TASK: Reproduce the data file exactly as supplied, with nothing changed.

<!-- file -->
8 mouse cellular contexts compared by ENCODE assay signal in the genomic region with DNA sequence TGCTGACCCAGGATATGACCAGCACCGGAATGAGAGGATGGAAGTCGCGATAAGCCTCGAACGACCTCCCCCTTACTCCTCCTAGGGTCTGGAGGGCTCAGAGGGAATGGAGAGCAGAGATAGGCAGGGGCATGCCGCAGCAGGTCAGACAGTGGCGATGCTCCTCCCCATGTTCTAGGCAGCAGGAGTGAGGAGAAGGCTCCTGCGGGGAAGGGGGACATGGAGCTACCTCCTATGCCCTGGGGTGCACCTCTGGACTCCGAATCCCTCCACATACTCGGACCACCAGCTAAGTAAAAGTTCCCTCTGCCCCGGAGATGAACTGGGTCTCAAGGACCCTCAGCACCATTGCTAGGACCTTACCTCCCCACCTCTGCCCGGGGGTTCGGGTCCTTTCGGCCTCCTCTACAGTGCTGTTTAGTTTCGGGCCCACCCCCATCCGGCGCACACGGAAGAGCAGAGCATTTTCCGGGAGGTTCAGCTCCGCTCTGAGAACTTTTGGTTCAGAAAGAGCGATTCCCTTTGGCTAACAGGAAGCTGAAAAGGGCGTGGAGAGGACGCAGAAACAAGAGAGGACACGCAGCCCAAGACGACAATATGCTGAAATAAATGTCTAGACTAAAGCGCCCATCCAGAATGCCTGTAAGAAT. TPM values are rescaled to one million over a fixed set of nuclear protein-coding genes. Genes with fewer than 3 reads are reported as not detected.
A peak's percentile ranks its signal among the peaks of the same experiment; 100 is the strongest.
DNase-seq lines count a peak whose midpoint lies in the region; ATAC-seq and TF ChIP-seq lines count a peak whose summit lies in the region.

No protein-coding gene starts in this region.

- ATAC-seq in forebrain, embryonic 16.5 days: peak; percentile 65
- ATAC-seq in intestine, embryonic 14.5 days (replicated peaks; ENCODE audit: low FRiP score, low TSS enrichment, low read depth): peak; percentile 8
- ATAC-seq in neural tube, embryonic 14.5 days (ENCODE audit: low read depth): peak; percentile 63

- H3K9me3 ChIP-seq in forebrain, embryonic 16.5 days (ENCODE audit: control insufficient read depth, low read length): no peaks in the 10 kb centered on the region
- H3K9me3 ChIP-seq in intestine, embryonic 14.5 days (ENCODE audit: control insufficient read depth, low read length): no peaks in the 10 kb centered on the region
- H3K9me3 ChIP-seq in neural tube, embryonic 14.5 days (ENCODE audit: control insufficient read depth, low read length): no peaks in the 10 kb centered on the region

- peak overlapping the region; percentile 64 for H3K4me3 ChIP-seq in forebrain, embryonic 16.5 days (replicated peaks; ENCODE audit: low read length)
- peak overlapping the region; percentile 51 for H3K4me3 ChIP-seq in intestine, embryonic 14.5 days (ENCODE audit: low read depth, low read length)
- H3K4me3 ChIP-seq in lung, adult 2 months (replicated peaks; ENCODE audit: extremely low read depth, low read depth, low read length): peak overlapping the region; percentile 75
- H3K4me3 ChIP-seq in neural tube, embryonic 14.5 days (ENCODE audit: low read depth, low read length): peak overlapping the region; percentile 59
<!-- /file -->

8 mouse cellular contexts compared by ENCODE assay signal in the genomic region with DNA sequence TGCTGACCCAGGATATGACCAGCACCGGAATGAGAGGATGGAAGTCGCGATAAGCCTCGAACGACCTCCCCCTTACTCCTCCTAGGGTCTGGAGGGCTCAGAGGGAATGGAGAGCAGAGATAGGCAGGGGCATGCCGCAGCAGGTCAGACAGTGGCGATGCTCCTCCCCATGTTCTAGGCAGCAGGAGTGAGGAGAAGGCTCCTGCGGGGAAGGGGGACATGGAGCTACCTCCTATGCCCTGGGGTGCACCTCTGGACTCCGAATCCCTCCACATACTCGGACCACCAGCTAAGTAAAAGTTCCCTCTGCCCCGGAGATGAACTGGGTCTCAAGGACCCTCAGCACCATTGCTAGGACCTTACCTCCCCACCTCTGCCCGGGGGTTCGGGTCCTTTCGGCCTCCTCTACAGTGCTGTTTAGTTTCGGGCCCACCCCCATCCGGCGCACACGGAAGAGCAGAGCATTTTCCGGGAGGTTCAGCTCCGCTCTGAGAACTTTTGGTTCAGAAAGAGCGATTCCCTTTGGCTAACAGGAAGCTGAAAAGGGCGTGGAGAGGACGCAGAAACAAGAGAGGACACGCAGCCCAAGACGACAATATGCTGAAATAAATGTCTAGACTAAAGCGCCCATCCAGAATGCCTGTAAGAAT. TPM values are rescaled to one million over a fixed set of nuclear protein-coding genes. Genes with fewer than 3 reads are reported as not detected.
A peak's percentile ranks its signal among the peaks of the same experiment; 100 is the strongest.
DNase-seq lines count a peak whose midpoint lies in the region; ATAC-seq and TF ChIP-seq lines count a peak whose summit lies in the region.

No protein-coding gene starts in this region.

- ATAC-seq in forebrain, embryonic 16.5 days: peak; percentile 65
- ATAC-seq in intestine, embryonic 14.5 days (replicated peaks; ENCODE audit: low FRiP score, low TSS enrichment, low read depth): peak; percentile 8
- ATAC-seq in neural tube, embryonic 14.5 days (ENCODE audit: low read depth): peak; percentile 63

- H3K9me3 ChIP-seq in forebrain, embryonic 16.5 days (ENCODE audit: control insufficient read depth, low read length): no peaks in the 10 kb centered on the region
- H3K9me3 ChIP-seq in intestine, embryonic 14.5 days (ENCODE audit: control insufficient read depth, low read length): no peaks in the 10 kb centered on the region
- H3K9me3 ChIP-seq in neural tube, embryonic 14.5 days (ENCODE audit: control insufficient read depth, low read length): no peaks in the 10 kb centered on the region

- peak overlapping the region; percentile 64 for H3K4me3 ChIP-seq in forebrain, embryonic 16.5 days (replicated peaks; ENCODE audit: low read length)
- peak overlapping the region; percentile 51 for H3K4me3 ChIP-seq in intestine, embryonic 14.5 days (ENCODE audit: low read depth, low read length)
- H3K4me3 ChIP-seq in lung, adult 2 months (replicated peaks; ENCODE audit: extremely low read depth, low read depth, low read length): peak overlapping the region; percentile 75
- H3K4me3 ChIP-seq in neural tube, embryonic 14.5 days (ENCODE audit: low read depth, low read length): peak overlapping the region; percentile 59